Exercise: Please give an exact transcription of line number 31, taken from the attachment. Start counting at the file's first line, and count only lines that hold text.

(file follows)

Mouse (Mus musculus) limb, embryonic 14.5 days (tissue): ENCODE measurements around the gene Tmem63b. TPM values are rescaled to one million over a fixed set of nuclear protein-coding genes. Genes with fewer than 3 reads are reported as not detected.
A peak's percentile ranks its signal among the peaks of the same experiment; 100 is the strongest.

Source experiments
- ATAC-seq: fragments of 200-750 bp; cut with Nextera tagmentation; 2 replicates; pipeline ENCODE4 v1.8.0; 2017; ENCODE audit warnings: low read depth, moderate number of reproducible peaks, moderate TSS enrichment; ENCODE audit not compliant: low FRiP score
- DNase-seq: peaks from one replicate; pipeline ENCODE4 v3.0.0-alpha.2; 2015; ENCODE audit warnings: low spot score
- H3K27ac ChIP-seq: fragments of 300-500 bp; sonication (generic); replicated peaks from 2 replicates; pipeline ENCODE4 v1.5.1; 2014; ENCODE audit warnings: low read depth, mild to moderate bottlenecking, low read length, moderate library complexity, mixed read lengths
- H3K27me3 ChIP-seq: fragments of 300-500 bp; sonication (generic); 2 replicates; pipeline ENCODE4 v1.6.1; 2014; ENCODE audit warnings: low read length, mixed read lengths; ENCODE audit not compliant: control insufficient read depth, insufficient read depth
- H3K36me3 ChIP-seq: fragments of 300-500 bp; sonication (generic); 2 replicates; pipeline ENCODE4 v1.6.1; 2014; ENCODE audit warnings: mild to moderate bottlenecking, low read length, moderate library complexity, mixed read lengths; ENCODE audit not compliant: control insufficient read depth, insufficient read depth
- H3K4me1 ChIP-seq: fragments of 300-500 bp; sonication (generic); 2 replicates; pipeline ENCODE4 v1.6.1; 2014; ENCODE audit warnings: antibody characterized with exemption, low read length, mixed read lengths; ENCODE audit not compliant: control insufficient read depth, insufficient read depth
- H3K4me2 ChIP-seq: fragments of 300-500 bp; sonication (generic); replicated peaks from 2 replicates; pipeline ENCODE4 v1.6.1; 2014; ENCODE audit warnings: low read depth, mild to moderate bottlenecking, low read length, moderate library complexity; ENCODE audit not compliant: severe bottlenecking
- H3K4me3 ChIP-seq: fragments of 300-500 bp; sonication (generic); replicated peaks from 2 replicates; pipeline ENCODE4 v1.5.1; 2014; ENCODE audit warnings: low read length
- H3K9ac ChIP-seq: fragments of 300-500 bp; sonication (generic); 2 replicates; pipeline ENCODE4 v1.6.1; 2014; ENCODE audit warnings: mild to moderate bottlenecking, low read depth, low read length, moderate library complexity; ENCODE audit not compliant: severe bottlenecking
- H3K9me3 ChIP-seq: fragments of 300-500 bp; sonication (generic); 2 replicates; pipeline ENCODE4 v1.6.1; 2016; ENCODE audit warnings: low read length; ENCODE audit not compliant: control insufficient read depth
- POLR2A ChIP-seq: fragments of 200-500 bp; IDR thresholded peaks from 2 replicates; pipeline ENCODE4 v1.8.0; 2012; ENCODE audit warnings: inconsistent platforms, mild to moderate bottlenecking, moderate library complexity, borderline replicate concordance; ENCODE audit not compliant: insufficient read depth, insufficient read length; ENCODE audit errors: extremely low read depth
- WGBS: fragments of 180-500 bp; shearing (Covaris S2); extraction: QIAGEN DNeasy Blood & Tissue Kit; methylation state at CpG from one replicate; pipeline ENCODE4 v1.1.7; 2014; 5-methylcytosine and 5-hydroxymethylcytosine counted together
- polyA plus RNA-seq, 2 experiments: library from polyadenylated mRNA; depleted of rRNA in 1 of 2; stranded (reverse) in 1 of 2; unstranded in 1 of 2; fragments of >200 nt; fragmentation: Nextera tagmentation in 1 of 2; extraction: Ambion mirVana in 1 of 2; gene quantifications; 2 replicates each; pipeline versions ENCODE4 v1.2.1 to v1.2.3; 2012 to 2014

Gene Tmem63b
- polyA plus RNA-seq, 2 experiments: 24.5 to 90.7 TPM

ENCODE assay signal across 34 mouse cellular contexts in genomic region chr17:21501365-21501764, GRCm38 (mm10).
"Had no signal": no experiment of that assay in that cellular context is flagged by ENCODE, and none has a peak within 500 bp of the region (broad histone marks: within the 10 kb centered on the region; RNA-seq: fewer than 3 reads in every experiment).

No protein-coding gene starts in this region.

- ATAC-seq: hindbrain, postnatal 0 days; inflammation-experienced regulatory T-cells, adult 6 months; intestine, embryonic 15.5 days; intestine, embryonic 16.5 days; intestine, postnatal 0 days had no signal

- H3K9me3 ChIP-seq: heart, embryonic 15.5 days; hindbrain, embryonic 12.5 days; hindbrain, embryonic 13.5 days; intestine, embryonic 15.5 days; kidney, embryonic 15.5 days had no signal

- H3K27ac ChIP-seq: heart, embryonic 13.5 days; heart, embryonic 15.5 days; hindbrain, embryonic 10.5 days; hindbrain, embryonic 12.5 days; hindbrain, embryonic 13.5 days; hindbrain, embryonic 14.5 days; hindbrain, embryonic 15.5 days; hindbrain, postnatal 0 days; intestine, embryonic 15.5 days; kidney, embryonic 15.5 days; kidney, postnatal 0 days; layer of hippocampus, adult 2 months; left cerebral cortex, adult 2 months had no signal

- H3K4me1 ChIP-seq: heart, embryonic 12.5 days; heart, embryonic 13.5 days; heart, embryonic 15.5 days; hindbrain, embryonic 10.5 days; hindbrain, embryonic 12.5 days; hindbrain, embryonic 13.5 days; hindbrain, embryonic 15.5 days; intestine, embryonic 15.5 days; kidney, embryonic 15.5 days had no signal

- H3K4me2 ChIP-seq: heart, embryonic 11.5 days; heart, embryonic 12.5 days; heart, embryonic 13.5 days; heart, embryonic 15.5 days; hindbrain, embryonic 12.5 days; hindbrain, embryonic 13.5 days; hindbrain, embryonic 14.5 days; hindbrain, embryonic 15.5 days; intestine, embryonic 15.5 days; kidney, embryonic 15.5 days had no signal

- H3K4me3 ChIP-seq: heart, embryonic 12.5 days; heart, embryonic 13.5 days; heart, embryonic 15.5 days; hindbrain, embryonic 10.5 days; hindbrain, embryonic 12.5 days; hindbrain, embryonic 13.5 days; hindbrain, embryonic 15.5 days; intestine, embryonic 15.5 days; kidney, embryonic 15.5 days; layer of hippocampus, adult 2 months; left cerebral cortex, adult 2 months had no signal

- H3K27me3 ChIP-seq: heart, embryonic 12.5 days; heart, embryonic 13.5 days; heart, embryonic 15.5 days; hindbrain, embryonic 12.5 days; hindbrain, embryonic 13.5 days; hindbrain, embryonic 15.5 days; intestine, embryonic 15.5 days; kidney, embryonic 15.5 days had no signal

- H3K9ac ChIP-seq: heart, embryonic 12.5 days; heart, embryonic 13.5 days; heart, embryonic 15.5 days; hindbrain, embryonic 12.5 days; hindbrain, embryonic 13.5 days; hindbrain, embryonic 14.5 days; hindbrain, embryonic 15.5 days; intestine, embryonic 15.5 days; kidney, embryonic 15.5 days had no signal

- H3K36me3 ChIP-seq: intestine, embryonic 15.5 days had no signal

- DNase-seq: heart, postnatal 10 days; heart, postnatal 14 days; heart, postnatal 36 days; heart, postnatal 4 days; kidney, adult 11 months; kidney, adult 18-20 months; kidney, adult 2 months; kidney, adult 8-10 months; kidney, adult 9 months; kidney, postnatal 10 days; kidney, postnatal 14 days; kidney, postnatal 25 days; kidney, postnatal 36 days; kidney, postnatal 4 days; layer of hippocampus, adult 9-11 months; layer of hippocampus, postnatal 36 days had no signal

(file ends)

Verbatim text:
- DNase-seq: heart, postnatal 10 days; heart, postnatal 14 days; heart, postnatal 36 days; heart, postnatal 4 days; kidney, adult 11 months; kidney, adult 18-20 months; kidney, adult 2 months; kidney, adult 8-10 months; kidney, adult 9 months; kidney, postnatal 10 days; kidney, postnatal 14 days; kidney, postnatal 25 days; kidney, postnatal 36 days; kidney, postnatal 4 days; layer of hippocampus, adult 9-11 months; layer of hippocampus, postnatal 36 days had no signal